Furthermore, there was a vigorous and independent muckraking tradition in American journalism in the MAINSTREAM press (again, on all sides) that was supported by the corporations that owned them because they held quaint philosophical notions about what they did that had not yet been erased by the raw calculus of commerce. Indeed, these were sometimes inconsistent with the profit motive, a naivete we have mainly corrected in our advanced state of pure greed.

I am far from urging heavy-handed regulation as a corrective. I don't frankly know what the corrective would be and, if there is one, it won't come from the top-down. I do have faint hopes for alternative media on the Internet over the coming years but the rot is elsewhere in the culture, I fear.

Indeed, today's media are "market-driven." Everything today is "market-driven", including the cost of human life and death. It is often wise to question the unquestioned assumptions of an era, since future historians usually rightly detect folly in them. it is banal but no less true to assert that public communications today have become greatly debased -- everyone signs up for that.

And then continues on as before.

Whether our approach to communication is an advance on generations who have preceded us or is the inheritance we want to bequeath to those who come after can well be sincerely questioned.

-- BigDog (BigDog@duffer.com), December 15, 1999.


Just to clarify, I am saying this as a Christian who once worked in dailies but has since moved on to a "safer" place in the trade press.

-- Thinman (thinman38@hotmail.com), December 15, 1999.

S'ok Thinman. It must be especially rough to BE a Christian journalist and have to see and feel the bigotry first-hand. I suppose you can holler at the TV screen (my 7 yr. old asks "Who are you talking to?") and find comfort in the thought that perhaps they're just not seeing "it". That's more preferable than assuming they're just trying to ignore or snub a large portion of our population.

Again, thanks for your shared thoughts.


-- beej (beej@ppbbs.com), December 15, 1999.

Dave Great post! I just wanted to add this.

I don't know where the values of Self Government have gone these days. What many are seeing in the backdrop of all of this potential Y2K disaster scene, a government welfare state being built inside of or instead of what was once a militarily bordered and protected free trade zone at its roots and a new definition of the role of government in everyones minds from the top down. For years it has been well packaged and sold by the media. It seems to be trying to spread its wings to embrace the planet. That's probably a bigger bite than the beast can chew.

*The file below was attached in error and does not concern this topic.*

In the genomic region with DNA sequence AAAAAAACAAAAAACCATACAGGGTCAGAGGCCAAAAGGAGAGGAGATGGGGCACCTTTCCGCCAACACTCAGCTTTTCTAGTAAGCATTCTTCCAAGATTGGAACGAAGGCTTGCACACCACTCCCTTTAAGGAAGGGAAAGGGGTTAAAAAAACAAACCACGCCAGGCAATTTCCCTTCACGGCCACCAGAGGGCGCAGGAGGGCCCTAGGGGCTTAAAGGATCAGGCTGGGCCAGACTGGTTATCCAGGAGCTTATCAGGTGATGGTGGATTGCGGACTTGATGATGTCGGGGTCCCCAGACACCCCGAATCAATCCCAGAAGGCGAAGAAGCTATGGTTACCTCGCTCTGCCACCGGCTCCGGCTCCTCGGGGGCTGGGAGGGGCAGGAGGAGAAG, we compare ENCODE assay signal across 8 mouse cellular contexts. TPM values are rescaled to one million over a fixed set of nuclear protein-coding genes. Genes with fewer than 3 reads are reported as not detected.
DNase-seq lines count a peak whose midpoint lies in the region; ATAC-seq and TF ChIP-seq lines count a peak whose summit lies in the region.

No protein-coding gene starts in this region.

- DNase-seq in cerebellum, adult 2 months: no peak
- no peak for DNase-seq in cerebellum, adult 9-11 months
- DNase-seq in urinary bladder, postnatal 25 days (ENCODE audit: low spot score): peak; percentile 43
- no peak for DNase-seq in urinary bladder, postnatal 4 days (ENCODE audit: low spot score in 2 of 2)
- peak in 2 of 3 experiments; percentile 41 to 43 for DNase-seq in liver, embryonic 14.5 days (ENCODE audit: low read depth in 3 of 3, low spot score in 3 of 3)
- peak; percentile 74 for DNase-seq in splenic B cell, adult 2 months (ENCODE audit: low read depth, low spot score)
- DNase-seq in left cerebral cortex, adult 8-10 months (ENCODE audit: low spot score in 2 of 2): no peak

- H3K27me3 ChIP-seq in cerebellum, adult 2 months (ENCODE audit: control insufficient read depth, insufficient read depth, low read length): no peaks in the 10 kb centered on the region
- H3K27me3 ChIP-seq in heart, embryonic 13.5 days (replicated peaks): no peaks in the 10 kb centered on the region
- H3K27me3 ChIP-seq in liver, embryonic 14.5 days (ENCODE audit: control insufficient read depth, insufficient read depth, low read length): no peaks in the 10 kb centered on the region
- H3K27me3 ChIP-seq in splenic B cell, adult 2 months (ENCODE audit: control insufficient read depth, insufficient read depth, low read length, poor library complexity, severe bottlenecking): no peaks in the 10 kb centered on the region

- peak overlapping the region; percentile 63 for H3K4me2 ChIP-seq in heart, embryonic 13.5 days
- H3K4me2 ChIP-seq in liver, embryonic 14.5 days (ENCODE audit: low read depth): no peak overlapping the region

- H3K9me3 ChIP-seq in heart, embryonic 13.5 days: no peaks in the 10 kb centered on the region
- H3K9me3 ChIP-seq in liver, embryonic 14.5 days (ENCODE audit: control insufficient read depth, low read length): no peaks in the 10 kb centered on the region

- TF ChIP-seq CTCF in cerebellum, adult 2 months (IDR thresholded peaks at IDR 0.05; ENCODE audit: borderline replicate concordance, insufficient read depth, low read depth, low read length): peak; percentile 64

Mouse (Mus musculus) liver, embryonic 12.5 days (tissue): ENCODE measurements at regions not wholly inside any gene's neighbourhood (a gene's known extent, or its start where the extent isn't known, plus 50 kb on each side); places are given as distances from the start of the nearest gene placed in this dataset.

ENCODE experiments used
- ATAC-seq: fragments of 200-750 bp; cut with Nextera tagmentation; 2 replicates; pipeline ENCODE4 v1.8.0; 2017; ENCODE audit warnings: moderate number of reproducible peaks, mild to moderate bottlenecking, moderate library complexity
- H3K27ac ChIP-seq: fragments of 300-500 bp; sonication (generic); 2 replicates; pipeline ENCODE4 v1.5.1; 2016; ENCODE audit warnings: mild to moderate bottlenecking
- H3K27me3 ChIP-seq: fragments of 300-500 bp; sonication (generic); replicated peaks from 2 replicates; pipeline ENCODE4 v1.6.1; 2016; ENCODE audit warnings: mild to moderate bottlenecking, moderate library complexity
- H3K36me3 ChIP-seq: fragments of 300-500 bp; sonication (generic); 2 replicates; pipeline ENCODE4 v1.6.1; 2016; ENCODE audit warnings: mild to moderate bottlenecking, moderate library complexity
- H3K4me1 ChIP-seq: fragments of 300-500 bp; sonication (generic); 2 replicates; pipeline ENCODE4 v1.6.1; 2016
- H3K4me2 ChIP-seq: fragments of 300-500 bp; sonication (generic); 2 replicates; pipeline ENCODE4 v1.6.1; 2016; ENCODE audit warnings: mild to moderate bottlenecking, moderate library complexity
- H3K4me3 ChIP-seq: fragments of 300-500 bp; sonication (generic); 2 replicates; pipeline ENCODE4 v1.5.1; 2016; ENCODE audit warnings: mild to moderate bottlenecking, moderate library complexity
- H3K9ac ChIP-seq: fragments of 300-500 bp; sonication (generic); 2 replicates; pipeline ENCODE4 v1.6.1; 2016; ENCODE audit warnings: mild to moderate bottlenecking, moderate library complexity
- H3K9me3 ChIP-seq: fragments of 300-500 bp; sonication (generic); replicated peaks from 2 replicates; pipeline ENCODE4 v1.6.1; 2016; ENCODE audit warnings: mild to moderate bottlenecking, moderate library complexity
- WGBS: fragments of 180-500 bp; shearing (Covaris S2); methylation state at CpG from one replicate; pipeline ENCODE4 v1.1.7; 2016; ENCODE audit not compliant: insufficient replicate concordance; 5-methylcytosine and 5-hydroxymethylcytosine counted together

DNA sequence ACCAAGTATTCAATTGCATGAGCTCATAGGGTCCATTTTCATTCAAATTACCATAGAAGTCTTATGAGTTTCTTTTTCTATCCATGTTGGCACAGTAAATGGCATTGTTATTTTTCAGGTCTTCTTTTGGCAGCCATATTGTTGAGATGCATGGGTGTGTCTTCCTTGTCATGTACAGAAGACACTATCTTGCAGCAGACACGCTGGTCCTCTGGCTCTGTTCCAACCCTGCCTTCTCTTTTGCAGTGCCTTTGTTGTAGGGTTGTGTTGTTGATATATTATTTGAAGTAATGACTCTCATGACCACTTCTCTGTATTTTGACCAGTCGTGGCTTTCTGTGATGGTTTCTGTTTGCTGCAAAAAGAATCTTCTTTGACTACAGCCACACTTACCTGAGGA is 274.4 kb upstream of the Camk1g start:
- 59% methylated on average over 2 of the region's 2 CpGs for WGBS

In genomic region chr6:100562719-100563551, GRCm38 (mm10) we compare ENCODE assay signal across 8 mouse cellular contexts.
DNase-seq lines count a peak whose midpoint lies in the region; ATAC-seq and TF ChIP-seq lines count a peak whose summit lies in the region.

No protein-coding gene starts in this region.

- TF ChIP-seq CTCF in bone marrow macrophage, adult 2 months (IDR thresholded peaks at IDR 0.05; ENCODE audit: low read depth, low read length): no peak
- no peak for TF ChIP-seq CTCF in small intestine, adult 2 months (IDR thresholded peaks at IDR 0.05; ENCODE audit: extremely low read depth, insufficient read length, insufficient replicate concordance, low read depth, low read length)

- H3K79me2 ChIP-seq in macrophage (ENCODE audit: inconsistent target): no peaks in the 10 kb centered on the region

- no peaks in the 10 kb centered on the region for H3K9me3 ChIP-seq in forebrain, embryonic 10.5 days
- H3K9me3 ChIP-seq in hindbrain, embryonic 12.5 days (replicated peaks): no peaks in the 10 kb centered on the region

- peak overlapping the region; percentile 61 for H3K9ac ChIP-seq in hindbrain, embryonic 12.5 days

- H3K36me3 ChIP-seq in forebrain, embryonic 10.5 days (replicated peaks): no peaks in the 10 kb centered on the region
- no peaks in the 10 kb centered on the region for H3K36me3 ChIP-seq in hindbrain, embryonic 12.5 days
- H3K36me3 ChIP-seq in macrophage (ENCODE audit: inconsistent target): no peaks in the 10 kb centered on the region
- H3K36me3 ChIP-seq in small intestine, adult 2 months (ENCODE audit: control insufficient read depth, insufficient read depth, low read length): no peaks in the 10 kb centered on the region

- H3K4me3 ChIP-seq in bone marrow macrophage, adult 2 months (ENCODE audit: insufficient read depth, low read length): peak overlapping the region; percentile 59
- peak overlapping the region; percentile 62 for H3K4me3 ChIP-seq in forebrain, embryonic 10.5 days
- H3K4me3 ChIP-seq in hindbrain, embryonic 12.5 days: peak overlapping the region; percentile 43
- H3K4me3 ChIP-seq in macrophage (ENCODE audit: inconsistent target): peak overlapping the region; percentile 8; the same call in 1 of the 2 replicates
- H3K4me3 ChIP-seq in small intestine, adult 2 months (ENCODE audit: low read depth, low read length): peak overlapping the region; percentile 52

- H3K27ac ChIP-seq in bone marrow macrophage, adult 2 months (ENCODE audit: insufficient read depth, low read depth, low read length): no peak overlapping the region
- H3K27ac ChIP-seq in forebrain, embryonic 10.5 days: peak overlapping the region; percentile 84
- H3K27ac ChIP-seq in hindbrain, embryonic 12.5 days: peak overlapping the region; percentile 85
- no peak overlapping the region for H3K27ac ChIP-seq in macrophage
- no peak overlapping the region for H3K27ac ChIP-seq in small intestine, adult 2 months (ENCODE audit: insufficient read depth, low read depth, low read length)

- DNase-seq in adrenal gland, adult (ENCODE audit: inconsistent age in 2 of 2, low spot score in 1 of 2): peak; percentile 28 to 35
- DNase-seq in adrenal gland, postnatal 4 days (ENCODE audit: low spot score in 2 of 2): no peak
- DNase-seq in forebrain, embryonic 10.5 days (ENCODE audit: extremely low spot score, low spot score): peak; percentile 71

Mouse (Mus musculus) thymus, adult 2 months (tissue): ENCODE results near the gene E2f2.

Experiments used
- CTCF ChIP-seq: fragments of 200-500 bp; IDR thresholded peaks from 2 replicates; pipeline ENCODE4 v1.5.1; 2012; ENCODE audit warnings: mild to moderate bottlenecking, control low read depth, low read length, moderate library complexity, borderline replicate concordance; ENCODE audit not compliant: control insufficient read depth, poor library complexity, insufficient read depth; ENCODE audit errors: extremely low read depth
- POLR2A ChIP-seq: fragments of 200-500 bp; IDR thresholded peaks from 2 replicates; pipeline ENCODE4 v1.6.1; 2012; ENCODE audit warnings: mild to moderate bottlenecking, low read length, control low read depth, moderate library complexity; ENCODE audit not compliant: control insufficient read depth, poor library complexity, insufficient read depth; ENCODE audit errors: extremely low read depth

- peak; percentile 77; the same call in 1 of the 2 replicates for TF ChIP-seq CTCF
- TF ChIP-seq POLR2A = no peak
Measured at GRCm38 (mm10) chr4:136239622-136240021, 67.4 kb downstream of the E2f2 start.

I am extremely grateful to the military and police personel who keep us safe from thugs and foriegn invaders. Without them I could not have the freedom to pursue a life of liberty and prosperity without the fear of being destroyed by thugs and foriegn invaders. It has also led to the enjoyment of the individual freedom I have with all of the tech advancements that a free trade zone creates. I could not express enough appreciation for the protection that police and soldiers provide U.S. They are the real bargain that government gives us well worth the price. They put their lives on the line.

I hope beyond hope that it will continue. I don't want to see the freedom and prosperity end, but I don't see how its gonna go on forever with the direction its headed. I don't want to live like a hunted dog. Thats my polly hat.

But the invasion is not with arms. It has come from within by way of missinformation and missunderstanding.

Time to dig out my doomer hat. We don't actually live in a Constitutional Republic anymore. We don't have those rights, that our forefathers secured for people who could govern themselves. I've gotten use to it and have to live with the reality of it until it cracks its self up. I've got no interest in helping that along, because it is the only thing standing in the way of being up to my ears in chinese or russian soldiers. (no thank you) Even if it is a military protected welfare state.

I see so many living in the idealism and illutions of the past and the history they were taught in High School. We are living in a Plutocracy (rule of the rich) The power of self government was brokered, delivered and packaged by the rich to a pack of whining democracts who were delivering social welfare to people who do not govern themselves rightly. The welfare state is absorbing the economy that fed our military and technical achievements and whats worse is that it is obviously taking priority over our military. I don't feel comfortable with that.

It becomes so evident when the self governing (right wing radicals???) are preparing for disasters. The issues are all surfacing, underground by matured adults who take on real self responsibility for more than just a computer problem. They know that if government and the system can not continue to protect them or spoon feed them they will have to be responsible for doing it for themselves. Self government at the root.

I have a whole lot of hats in my closet for Y2K predictions, I change them everyday depending on the weather. Y2K is only a piece of a big puzzle. I am petty confident and hopeful that the plutocrats will and have the money and the power to keep it all floating for quite awhile. I'm not afraid of the recoil I get personally from minor failed warnings or the games intellectually handicapped children play with their labels. (I told you so)